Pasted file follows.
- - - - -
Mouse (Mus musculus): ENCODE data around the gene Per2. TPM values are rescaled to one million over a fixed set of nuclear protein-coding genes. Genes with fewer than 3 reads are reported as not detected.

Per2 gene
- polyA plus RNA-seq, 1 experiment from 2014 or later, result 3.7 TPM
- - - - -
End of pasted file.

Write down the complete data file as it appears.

Mouse (Mus musculus): ENCODE data around the gene Per2. TPM values are rescaled to one million over a fixed set of nuclear protein-coding genes. Genes with fewer than 3 reads are reported as not detected.

Per2 gene
- polyA plus RNA-seq, 1 experiment from 2014 or later, result 3.7 TPM